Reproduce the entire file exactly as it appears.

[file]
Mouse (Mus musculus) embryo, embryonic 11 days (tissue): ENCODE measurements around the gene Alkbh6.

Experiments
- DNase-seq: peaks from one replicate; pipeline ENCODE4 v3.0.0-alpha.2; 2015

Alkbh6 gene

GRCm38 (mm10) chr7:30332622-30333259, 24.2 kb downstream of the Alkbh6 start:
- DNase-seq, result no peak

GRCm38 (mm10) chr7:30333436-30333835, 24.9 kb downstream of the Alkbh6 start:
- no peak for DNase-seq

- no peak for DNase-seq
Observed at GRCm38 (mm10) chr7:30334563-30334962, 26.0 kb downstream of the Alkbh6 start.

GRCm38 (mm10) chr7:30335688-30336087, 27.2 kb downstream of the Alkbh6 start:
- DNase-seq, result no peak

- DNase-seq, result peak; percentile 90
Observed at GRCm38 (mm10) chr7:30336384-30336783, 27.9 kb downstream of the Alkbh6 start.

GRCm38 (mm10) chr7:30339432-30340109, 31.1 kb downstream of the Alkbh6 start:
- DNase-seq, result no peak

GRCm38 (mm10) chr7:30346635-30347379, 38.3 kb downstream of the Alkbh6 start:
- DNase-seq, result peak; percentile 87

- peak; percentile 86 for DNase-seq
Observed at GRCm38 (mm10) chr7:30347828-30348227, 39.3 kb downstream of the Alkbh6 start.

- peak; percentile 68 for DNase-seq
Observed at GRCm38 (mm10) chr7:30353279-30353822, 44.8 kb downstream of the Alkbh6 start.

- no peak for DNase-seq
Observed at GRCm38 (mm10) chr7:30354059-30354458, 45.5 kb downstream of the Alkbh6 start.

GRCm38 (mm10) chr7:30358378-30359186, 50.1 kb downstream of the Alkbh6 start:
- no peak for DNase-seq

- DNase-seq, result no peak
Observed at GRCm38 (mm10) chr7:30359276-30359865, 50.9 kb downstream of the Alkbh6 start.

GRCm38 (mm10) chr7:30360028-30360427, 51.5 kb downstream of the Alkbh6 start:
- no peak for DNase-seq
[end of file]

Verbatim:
Mouse (Mus musculus) embryo, embryonic 11 days (tissue): ENCODE measurements around the gene Alkbh6.

Experiments
- DNase-seq: peaks from one replicate; pipeline ENCODE4 v3.0.0-alpha.2; 2015

Alkbh6 gene

GRCm38 (mm10) chr7:30332622-30333259, 24.2 kb downstream of the Alkbh6 start:
- DNase-seq, result no peak

GRCm38 (mm10) chr7:30333436-30333835, 24.9 kb downstream of the Alkbh6 start:
- no peak for DNase-seq

- no peak for DNase-seq
Observed at GRCm38 (mm10) chr7:30334563-30334962, 26.0 kb downstream of the Alkbh6 start.

GRCm38 (mm10) chr7:30335688-30336087, 27.2 kb downstream of the Alkbh6 start:
- DNase-seq, result no peak

- DNase-seq, result peak; percentile 90
Observed at GRCm38 (mm10) chr7:30336384-30336783, 27.9 kb downstream of the Alkbh6 start.

GRCm38 (mm10) chr7:30339432-30340109, 31.1 kb downstream of the Alkbh6 start:
- DNase-seq, result no peak

GRCm38 (mm10) chr7:30346635-30347379, 38.3 kb downstream of the Alkbh6 start:
- DNase-seq, result peak; percentile 87

- peak; percentile 86 for DNase-seq
Observed at GRCm38 (mm10) chr7:30347828-30348227, 39.3 kb downstream of the Alkbh6 start.

- peak; percentile 68 for DNase-seq
Observed at GRCm38 (mm10) chr7:30353279-30353822, 44.8 kb downstream of the Alkbh6 start.

- no peak for DNase-seq
Observed at GRCm38 (mm10) chr7:30354059-30354458, 45.5 kb downstream of the Alkbh6 start.

GRCm38 (mm10) chr7:30358378-30359186, 50.1 kb downstream of the Alkbh6 start:
- no peak for DNase-seq

- DNase-seq, result no peak
Observed at GRCm38 (mm10) chr7:30359276-30359865, 50.9 kb downstream of the Alkbh6 start.

GRCm38 (mm10) chr7:30360028-30360427, 51.5 kb downstream of the Alkbh6 start:
- no peak for DNase-seq